There’s no mention anywhere that these recordings have been remastered. They date back 1949-1961. Most are in stereo, as is the case here. This was taped in Symphony Hall in April 1959, all of 60 years ago. Much to my surprise the sound is very, very good. Uncluttered, with well-spaced stereo, no peaking, no distortion, no fizz, no hiss, no pre-echo. There is a nice spatial spread to the voices: basses and sopranos to the left, mezzos and tenors to the right. Very easy to follow the choral lines. Of course the dynamic range may be slightly less wide than on more modern recordings, but in all conscience I can only say that, as a recording, this is very successful. So far I had this only as a download transferred onto cdr, so no match for this fine product.

Munch’s interpretation is legendary, and justly so. I also have his later BRSO recording, a rather different kind of interpretation. In Boston he is on home turf, working with his own orchestra and the well-honed New England Conservatory Chorus and its fabulous director Lorna Cooke de Varon. Collectively they could start working on fine points of expression instead of going through the more lengthy and arduous process of starting from scratch. This is a very intense interpretation, extraordinarily focused, unfurling at what seems a quite steady pace. Munch’s Offertory is an urgent plea, with beautiful wind curls. In all the other movements he leans slightly on the slower side of average.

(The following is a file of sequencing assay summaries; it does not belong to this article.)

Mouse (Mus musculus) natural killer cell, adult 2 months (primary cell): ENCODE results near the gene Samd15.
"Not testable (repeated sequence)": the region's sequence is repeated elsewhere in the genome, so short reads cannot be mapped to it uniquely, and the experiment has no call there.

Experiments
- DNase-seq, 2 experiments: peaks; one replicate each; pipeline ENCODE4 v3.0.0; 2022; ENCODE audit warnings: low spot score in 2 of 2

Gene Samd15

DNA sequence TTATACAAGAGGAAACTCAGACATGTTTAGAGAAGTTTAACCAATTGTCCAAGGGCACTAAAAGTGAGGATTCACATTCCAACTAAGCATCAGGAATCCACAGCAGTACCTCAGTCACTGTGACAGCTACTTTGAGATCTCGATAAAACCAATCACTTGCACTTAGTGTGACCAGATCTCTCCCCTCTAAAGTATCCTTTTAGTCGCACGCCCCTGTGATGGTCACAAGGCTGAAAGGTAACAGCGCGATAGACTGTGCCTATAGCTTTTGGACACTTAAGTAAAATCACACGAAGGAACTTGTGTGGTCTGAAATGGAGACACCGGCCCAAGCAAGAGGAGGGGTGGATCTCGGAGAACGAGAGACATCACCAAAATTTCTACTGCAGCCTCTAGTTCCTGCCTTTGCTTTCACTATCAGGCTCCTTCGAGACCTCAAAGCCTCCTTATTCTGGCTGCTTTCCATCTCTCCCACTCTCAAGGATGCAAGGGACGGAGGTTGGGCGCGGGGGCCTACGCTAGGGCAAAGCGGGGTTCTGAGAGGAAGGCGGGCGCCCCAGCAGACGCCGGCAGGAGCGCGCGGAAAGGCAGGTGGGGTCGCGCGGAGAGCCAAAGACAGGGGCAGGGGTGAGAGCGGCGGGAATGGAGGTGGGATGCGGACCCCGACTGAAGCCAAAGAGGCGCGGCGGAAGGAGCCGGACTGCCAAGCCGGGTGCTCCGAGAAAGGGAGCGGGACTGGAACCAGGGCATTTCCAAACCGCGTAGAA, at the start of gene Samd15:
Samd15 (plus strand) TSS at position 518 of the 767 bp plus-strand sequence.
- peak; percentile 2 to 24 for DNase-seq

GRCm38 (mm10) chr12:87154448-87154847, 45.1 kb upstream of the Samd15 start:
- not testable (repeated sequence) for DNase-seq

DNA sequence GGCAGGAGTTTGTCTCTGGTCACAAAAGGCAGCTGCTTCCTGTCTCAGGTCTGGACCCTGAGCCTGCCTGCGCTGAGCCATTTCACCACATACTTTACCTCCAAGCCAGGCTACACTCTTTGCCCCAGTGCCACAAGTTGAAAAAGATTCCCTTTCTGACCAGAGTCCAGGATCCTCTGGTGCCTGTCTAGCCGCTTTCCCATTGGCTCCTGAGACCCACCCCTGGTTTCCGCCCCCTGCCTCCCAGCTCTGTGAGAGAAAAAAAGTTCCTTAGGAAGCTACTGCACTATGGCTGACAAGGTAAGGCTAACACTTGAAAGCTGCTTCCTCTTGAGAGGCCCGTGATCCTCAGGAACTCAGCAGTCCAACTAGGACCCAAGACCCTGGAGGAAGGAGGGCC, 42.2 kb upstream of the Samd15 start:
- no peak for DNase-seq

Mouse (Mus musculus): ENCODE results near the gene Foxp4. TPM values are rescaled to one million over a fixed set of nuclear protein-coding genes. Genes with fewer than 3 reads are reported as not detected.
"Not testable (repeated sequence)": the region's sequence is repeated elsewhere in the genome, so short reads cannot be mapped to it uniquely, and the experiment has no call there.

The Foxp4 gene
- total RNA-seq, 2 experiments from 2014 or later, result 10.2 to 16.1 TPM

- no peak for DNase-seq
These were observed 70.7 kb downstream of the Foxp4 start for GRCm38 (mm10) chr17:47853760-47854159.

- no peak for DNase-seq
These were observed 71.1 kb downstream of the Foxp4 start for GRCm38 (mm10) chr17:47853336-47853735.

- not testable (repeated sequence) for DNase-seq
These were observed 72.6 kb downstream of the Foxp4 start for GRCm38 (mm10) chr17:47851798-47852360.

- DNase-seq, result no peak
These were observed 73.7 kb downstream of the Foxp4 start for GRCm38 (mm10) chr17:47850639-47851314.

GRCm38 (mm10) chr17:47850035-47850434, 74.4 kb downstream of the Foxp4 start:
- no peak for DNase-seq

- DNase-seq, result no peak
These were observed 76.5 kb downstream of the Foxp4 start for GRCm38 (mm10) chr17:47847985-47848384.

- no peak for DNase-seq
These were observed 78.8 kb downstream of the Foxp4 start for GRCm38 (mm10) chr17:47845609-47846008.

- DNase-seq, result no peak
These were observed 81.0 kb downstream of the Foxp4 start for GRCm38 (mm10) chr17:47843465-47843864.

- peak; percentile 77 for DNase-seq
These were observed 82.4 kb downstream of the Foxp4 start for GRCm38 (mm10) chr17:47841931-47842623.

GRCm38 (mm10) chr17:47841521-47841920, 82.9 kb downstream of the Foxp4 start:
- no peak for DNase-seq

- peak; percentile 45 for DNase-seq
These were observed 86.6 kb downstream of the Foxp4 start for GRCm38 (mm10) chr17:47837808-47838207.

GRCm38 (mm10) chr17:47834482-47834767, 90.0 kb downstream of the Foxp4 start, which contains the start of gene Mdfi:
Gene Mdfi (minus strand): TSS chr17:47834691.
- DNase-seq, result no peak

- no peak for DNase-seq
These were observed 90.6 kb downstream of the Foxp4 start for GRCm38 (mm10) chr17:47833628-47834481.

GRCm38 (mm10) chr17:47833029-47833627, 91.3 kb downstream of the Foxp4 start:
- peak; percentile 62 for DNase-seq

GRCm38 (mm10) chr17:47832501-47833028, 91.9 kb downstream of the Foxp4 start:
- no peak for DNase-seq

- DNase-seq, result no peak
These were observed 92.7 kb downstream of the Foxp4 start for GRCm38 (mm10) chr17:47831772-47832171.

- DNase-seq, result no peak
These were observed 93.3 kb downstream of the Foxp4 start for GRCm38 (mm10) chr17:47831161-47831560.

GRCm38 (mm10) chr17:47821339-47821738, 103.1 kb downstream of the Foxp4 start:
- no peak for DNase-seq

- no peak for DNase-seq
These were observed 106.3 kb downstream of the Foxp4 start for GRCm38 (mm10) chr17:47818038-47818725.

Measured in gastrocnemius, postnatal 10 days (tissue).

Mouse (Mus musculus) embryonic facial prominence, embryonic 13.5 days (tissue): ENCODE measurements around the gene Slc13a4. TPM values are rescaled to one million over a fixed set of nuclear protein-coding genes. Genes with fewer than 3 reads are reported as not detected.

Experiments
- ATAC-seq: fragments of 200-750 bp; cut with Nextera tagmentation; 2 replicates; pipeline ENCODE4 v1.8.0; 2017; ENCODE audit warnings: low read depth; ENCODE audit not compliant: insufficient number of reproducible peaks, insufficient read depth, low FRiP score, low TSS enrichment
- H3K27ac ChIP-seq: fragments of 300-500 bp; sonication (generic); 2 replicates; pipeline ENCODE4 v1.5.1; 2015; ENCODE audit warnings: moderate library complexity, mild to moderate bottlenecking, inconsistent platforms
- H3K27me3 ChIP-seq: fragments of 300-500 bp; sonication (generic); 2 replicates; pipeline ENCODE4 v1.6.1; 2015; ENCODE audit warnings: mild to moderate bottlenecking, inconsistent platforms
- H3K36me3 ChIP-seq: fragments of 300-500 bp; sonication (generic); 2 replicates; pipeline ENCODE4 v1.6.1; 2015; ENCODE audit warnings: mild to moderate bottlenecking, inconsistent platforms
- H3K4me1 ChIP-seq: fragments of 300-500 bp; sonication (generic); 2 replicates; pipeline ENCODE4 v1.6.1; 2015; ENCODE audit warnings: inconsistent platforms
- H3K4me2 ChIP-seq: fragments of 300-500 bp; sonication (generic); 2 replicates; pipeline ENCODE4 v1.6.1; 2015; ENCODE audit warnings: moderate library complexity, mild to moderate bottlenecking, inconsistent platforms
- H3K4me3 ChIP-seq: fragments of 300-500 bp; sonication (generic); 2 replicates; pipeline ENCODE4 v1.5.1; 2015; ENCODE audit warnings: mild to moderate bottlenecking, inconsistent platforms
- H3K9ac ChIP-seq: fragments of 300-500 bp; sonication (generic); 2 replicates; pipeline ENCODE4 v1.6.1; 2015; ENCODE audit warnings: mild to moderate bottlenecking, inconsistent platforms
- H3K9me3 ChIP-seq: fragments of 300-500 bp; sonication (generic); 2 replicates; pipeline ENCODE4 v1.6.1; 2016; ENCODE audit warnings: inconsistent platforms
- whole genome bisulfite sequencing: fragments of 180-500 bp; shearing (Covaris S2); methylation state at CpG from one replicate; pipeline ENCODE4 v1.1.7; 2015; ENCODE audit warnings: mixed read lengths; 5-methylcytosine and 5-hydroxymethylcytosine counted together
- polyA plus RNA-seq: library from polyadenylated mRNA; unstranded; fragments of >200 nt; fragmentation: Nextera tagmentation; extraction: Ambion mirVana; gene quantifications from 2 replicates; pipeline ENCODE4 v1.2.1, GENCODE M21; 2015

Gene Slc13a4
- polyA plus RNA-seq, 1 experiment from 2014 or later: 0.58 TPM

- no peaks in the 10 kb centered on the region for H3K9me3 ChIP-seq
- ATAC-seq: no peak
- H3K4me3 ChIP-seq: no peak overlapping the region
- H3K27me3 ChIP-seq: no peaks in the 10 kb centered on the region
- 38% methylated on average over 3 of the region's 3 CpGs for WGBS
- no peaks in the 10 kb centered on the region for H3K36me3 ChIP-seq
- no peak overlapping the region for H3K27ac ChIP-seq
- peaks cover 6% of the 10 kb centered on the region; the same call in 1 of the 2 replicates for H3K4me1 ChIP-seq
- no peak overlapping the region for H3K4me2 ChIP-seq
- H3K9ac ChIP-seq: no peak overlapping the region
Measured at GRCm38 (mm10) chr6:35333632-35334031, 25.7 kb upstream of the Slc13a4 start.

The participation of Léopold Simoneau in the Sanctus has always been praised to the skies and rightly so. This is a hugely difficult solo. The top of the voice must sound honeyed, sweet and utterly free of any strain. In the Book of Isaiah the words of the Sanctus are thundered forth by a bunch of six-winged seraphims whose voice move the foundations of heaven. Not exactly what Berlioz offers ! No matter, this is a moment of pure beauty and I wouldn’t want it any different.

Colin Davis recorded the work multiple times (4 or more) and I still consider his first, LSO recording as the most formidable of all. Munch’s BRSO account is almost as good as the Boston, except for his tenor and the last degree of passion in the playing. McCreesh is a spine tingling affair, dramatic in the extreme. Still, this BSO version retains my affection and I simply can’t find anything to detract from my enjoyment.